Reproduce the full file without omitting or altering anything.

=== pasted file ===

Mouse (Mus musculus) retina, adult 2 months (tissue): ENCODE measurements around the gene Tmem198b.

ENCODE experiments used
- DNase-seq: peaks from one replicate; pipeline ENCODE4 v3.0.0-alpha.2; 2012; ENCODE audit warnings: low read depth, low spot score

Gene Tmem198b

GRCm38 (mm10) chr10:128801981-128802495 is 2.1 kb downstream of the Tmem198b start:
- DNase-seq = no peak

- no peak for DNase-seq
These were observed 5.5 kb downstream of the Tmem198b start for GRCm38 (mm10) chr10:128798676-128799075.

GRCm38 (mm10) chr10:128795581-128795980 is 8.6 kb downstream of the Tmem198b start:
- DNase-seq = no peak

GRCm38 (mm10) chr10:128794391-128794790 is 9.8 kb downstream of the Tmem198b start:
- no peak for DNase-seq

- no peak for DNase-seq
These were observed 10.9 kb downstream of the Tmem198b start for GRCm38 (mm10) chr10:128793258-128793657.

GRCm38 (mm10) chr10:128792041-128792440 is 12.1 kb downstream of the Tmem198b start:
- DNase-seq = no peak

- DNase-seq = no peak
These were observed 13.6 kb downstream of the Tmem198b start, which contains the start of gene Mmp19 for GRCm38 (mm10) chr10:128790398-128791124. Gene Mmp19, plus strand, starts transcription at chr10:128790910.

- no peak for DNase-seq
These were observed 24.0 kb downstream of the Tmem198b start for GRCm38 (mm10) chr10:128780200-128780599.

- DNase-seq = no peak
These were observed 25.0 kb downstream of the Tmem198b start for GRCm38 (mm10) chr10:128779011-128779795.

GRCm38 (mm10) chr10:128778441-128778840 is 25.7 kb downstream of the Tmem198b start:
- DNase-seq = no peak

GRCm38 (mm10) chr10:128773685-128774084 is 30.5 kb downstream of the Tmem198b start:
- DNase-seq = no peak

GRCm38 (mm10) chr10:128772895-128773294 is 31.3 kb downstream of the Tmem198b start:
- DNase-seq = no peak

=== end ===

Mouse (Mus musculus) retina, adult 2 months (tissue): ENCODE measurements around the gene Tmem198b.

ENCODE experiments used
- DNase-seq: peaks from one replicate; pipeline ENCODE4 v3.0.0-alpha.2; 2012; ENCODE audit warnings: low read depth, low spot score

Gene Tmem198b

GRCm38 (mm10) chr10:128801981-128802495 is 2.1 kb downstream of the Tmem198b start:
- DNase-seq = no peak

- no peak for DNase-seq
These were observed 5.5 kb downstream of the Tmem198b start for GRCm38 (mm10) chr10:128798676-128799075.

GRCm38 (mm10) chr10:128795581-128795980 is 8.6 kb downstream of the Tmem198b start:
- DNase-seq = no peak

GRCm38 (mm10) chr10:128794391-128794790 is 9.8 kb downstream of the Tmem198b start:
- no peak for DNase-seq

- no peak for DNase-seq
These were observed 10.9 kb downstream of the Tmem198b start for GRCm38 (mm10) chr10:128793258-128793657.

GRCm38 (mm10) chr10:128792041-128792440 is 12.1 kb downstream of the Tmem198b start:
- DNase-seq = no peak

- DNase-seq = no peak
These were observed 13.6 kb downstream of the Tmem198b start, which contains the start of gene Mmp19 for GRCm38 (mm10) chr10:128790398-128791124. Gene Mmp19, plus strand, starts transcription at chr10:128790910.

- no peak for DNase-seq
These were observed 24.0 kb downstream of the Tmem198b start for GRCm38 (mm10) chr10:128780200-128780599.

- DNase-seq = no peak
These were observed 25.0 kb downstream of the Tmem198b start for GRCm38 (mm10) chr10:128779011-128779795.

GRCm38 (mm10) chr10:128778441-128778840 is 25.7 kb downstream of the Tmem198b start:
- DNase-seq = no peak

GRCm38 (mm10) chr10:128773685-128774084 is 30.5 kb downstream of the Tmem198b start:
- DNase-seq = no peak

GRCm38 (mm10) chr10:128772895-128773294 is 31.3 kb downstream of the Tmem198b start:
- DNase-seq = no peak